« Last Edit: July 16, 2013, 02:35:48 PM by Cyrano Johnson »

Offline alextaylor

Re: Most annoying historical myths?
« Reply #61 on: July 17, 2013, 11:53:51 AM »
With all due respect I'm not sure how many of those Unsung Muslim Heroes are unsung, heroic (beyond the Muslim world) or fall under a historical myth.

Sorry, I mean "heroes" in the more fantastic sense, like olympian hero or the main characters of a fantasy. More in the sense of "larger than life" characters, not so much "people who have sacrificed to change the world". The latter term doesn't work so well, because you can spend lifetimes defending it.

I wouldn't be quick to dismiss them as myth, because history has shown some significant changes during that time period. The only real question is whether it was the act of a few extremely gifted individuals, or the act of many people who have above average skill. From a lot of the documents of that time, it's likely that their heroes stood on the shoulders of giants. There are many narrations of common soldiers going forth into an enemy war camp with full knowledge of what he was fighting for, and that the commanders were dressed in the same gear as the rank-and-file troops. Khalid al-Walid was relieved of his post, ironically to prevent him from being idolized as a hero.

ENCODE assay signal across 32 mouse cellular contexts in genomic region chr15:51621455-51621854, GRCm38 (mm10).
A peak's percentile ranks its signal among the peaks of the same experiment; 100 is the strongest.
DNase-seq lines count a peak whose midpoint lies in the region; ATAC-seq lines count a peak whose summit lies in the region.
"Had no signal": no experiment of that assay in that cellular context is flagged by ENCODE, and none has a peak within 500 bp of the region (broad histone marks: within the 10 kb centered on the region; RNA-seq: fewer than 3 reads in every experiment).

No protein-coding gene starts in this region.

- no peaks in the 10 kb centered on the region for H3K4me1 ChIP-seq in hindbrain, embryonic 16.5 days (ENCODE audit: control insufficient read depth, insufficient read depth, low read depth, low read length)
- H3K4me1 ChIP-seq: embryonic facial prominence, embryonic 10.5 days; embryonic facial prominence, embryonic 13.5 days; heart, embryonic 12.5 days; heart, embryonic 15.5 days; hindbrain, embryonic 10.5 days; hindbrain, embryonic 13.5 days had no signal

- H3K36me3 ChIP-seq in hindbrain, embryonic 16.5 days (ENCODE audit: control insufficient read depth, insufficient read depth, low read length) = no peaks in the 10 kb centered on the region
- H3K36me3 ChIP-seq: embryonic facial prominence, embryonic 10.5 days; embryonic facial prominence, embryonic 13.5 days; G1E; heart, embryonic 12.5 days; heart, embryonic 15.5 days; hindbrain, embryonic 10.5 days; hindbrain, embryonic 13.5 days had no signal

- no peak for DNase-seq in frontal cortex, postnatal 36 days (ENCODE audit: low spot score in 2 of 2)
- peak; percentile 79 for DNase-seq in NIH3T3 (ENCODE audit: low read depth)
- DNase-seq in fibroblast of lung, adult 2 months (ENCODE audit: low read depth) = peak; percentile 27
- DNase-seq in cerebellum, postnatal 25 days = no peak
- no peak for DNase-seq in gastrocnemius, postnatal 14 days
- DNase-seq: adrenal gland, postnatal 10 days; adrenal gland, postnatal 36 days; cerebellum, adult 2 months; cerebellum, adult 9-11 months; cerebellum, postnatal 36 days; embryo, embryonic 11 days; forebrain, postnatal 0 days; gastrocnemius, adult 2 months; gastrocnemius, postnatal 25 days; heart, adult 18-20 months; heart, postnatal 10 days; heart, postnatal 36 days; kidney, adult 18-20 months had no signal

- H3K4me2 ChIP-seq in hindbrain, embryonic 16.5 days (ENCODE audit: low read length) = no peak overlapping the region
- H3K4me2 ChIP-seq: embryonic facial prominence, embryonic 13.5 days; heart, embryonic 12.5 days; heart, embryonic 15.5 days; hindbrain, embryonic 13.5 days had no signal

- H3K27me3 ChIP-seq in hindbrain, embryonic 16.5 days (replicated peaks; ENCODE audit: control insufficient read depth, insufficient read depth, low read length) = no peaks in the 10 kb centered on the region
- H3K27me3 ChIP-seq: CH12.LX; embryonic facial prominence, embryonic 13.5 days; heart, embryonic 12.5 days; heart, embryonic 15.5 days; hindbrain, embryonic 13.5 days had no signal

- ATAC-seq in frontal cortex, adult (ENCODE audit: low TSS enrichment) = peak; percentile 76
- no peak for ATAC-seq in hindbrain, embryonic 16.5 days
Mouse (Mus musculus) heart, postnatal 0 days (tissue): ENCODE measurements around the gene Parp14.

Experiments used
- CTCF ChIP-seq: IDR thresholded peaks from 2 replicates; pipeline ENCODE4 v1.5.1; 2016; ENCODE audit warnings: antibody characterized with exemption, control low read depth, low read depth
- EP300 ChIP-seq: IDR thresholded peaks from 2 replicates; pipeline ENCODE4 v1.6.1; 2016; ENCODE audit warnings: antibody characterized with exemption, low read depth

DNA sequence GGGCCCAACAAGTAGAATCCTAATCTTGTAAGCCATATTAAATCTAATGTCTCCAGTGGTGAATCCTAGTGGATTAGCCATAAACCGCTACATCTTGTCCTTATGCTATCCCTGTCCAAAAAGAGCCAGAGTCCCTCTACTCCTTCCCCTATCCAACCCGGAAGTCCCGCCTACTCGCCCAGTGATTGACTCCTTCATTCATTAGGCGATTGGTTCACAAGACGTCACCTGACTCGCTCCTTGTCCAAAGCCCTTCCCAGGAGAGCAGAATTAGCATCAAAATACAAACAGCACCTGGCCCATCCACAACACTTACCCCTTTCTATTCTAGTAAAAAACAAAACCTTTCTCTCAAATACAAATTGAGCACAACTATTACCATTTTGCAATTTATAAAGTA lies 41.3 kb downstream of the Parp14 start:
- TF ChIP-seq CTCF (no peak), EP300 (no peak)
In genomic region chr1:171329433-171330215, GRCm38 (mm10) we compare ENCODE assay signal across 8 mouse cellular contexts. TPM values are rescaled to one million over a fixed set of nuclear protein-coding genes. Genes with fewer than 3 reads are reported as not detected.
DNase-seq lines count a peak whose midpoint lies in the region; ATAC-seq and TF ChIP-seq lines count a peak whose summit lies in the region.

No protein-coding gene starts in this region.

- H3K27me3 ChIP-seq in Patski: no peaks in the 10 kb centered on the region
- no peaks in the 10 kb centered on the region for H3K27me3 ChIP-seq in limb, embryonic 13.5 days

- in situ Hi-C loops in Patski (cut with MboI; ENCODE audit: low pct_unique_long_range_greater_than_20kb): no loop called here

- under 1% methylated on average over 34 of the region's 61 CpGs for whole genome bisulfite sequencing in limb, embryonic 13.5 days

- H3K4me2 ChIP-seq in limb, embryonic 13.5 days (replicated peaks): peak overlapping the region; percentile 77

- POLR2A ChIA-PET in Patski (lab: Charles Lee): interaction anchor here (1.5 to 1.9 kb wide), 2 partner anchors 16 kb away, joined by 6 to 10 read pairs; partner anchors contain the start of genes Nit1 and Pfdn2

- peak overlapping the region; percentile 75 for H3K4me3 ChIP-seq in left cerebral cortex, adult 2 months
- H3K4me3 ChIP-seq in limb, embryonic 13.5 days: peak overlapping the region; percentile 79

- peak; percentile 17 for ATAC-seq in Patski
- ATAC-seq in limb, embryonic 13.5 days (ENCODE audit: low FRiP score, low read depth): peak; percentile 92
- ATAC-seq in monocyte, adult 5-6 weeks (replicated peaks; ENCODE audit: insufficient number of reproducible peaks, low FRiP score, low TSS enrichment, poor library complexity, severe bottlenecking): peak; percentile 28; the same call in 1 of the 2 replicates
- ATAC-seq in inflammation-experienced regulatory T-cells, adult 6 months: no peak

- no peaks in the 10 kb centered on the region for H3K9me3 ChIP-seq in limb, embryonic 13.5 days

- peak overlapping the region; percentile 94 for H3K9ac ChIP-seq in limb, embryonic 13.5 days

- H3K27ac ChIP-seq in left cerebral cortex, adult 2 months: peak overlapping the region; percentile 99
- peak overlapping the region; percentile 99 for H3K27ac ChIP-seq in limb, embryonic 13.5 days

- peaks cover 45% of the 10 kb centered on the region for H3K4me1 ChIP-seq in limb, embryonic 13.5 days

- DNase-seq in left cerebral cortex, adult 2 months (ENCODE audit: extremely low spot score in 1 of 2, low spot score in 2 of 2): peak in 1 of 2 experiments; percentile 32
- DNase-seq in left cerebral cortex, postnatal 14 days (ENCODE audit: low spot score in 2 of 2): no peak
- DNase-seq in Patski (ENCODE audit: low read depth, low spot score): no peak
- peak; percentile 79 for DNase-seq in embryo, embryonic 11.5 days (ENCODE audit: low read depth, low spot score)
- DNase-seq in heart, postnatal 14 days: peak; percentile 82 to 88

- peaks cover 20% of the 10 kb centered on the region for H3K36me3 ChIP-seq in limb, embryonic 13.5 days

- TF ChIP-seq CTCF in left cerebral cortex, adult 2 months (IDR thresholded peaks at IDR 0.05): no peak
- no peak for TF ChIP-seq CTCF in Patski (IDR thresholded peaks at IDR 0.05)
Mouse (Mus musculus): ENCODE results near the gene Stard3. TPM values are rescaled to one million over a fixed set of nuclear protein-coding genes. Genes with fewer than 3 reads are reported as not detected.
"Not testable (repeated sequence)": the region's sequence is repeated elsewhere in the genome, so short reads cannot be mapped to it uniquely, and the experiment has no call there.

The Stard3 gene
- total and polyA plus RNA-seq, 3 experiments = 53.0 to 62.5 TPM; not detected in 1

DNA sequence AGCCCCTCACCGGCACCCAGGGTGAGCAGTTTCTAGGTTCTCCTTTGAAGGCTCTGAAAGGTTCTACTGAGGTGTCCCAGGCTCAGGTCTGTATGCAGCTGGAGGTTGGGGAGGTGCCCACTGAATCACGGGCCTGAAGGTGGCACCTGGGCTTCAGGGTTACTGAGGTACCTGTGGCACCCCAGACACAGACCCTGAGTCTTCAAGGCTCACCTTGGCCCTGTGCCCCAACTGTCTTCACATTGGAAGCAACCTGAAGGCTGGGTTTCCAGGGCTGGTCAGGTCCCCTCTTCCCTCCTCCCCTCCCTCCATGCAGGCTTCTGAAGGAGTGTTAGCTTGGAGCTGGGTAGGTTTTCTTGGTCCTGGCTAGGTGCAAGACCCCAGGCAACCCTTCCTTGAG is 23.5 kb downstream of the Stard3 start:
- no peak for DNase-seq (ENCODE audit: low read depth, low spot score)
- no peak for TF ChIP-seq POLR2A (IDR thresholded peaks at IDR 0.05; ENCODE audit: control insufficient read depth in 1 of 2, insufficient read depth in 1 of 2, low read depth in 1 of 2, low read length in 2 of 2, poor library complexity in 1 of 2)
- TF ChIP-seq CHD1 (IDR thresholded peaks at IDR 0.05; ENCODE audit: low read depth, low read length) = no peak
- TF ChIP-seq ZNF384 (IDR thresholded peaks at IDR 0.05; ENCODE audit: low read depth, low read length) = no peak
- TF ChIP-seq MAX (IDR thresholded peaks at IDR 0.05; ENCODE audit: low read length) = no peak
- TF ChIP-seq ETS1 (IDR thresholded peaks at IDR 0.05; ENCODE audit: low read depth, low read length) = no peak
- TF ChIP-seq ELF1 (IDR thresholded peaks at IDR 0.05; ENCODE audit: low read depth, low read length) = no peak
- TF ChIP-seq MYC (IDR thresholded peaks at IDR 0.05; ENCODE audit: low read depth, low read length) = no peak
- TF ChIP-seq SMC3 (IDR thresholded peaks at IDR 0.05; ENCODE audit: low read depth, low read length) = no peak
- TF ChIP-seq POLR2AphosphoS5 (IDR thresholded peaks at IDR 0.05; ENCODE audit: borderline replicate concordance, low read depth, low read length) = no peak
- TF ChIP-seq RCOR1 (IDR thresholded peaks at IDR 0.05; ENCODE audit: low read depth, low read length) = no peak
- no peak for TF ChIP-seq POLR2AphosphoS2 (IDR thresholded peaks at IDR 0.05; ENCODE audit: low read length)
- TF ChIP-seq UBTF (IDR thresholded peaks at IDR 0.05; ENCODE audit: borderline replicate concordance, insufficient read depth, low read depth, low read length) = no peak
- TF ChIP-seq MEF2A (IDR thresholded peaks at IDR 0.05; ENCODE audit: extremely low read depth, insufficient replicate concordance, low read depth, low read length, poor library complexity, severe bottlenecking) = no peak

The people the Muslims conquered eventually converted to Islam. That's a sign that they actually respected/revered their 'liberators', but I won't dismiss the whole 'conversion by the sword' theory.

But my rant was more in the sense that if you ask an average Muslim who his most respected figure was, he'd say "Salah al-Din". Not that Saladin was a poor leader, but he had a good advantage, fighting against people unaccustomed to desert warfare, who came from distant countries and were not entirely united. On the other hand, the lesser known Muslim generals actually fought with significant tactical disadvantage, many venturing well beyond territories they were familiar with, and fought against very well trained opponents on their home ground. But unlike the barbarian tribes who have accomplished the same thing, they had a long lasting impact on the world.